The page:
Konstantin Dadiani

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Konstantin Dadiani
Konstantin dadiani.jpg
General Dadiani
Born(1819-10-18)18 October 1819
Died25 April 1889
Allegiance Russian Empire
Service/branchImperial Russian Army
Years of service1839–1887
RankLieutenant general
Battles/warsCaucasian War
Crimean War
Russo-Turkish War (1877–1878)

Prince Konstantin Dadiani (Georgian: კონსტანტინე დადიანი, Russian: Константин Леванович Дадиани; 18 October 1819 – 25 April 1889) was a Georgian nobleman of the House of Dadiani and general of the Russian Imperial Army. During his nearly four-decade long military career, he fought in the Caucasian, Crimean, and Turkish wars.

Caucasus mountains[edit]

Prince Dadiani was the third son of Levan V Dadiani, Prince of Mingrelia, and his wife, Princess Marta, née Tsereteli. In 1839, he graduated from St. Petersburg Page Corps and was commissioned as a khorunzhy in a Cossack regiment. Assigned to the Caucasian Corps in 1842, Dadiani fought in the Caucasian War against the mountaineers of Dagestan in 1844 and Chechnya from 1846 to 1848. He particularly distinguished himself in putting down a rebellion in Samurzakano in 1849, winning the Order of St. Vladimir, 4th Class. In August 1853, he was fighting again in Chechnya, when the death of his brother, David, Prince of Mingrelia, compelled Konstantin Dadiani to return to Mingrelia to become part of the regency council for his underage nephew Niko presided by David's widow Princess Ekaterina.[1]

Crimean War[edit]

Dadiani's return to Mingrelia coincided with the outbreak of the Crimean War, followed by landing of the Ottoman troops in Mingrelia in May 1854. He assumed command of a Mingrelian militia and engaged the superior Ottoman forces at Koki and Kokati on 25 October 1854. With the Ottoman advance, the Russian regular troops retreated from Mingrelia and parts of Mingrelian militia deserted their ranks. Dadiani, with a remaining force, moved to the highlands to protect the family of his late brother. After the Ottoman withdrawal, Konstantin Dadiani marshaled his militia again and joined the Guria detachment in its operations against the Ottoman forces.[1]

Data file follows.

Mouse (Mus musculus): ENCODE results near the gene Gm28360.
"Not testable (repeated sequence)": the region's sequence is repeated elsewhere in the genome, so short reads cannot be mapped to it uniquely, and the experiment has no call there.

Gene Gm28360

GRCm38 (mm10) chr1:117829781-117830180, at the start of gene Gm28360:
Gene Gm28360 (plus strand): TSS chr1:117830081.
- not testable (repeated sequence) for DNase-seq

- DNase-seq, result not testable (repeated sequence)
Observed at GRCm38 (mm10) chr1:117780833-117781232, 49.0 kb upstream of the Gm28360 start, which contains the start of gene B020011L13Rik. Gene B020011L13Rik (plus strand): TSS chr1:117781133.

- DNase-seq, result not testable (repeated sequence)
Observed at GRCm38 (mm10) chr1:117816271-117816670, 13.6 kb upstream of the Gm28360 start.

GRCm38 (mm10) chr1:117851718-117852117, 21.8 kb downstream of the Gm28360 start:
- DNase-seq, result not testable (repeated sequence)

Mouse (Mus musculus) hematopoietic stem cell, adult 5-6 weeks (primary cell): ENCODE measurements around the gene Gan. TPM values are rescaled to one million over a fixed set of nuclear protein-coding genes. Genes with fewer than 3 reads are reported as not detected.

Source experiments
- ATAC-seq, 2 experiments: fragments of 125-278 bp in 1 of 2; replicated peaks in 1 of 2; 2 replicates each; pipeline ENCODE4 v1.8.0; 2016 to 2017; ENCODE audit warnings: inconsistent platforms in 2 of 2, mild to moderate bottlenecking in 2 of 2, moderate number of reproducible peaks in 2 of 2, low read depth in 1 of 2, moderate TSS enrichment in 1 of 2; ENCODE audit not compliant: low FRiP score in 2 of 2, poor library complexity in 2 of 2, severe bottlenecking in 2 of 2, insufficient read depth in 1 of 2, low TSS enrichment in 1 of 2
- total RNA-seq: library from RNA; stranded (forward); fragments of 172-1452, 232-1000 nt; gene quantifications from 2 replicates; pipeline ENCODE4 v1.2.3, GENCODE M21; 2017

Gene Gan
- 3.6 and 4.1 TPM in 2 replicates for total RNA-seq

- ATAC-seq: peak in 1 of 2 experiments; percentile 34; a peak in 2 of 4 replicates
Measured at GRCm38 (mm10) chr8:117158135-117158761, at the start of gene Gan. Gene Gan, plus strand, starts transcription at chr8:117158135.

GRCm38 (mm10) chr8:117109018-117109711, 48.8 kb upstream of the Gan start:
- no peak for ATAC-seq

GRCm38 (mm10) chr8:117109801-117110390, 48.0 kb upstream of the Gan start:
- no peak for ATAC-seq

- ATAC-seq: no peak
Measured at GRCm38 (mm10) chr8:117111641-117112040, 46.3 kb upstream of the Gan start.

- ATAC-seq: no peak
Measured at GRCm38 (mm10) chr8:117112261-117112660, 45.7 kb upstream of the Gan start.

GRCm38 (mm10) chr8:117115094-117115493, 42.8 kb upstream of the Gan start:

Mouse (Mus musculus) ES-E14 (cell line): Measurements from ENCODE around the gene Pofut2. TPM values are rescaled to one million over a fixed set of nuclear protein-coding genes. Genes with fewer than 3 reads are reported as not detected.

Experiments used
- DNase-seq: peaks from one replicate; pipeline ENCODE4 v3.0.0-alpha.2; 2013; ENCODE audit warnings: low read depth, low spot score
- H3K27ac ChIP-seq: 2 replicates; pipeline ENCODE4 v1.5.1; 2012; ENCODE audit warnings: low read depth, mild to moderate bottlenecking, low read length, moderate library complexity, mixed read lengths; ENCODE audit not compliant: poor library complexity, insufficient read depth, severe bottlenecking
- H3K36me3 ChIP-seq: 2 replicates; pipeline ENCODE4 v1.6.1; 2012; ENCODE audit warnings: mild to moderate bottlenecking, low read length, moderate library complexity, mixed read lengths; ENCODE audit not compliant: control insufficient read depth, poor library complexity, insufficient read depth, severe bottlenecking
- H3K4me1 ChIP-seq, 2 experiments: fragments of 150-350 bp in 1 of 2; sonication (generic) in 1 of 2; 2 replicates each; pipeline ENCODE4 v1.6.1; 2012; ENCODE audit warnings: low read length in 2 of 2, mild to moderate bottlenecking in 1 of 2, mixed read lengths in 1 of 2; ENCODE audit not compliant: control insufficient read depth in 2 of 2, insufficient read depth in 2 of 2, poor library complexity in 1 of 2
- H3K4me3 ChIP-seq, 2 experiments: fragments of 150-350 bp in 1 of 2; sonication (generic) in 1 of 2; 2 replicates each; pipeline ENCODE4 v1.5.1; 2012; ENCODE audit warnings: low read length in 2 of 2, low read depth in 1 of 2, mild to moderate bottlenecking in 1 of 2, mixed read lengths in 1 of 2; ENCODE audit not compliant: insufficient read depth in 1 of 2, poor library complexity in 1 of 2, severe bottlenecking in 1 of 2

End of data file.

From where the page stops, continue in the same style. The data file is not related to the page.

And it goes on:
Later career[edit]

During a peasant revolt in Mingrelia in 1857, Konstantin Dadiani and his brother, Grigory, were recalled to Tiflis, while Ekaterina was summoned to St. Petersburg. Thus, the regency was sidelined from Mingrelia's government and its autonomy was effectively abrogated. The family accepted the accomplished fact; both Konstantin and Grigory remained in the imperial service. The former was made aide-de-camp to the Tsar Alexander II in 1858 and promoted to major-general in 1866. During the 1877–1878 war with the Ottoman Empire, Dadiani commanded a unit operating on the eastern Black Sea coastline to block Ottoman landings. On 15 June 1877, he was wounded during bombardment by a squadron of Ottoman warships. After the war, Dadiani was promoted to lieutenant-general and enlisted in reserves of the Caucasian Army. In 1887, he served as an arbiter in the Senaki uyezd.[1]


  1. ^ a b c Tageev, Boris L. (1905). "Дадиан, Константин Леванович [Dadian, Konstantin Levanovich]". In Polovtsov, Alexander (ed.). Русский биографический словарь, Т. 6 [Russian Biographic Dictionary, Vol. 6] (in Russian). St. Petersburg. pp. 37–38.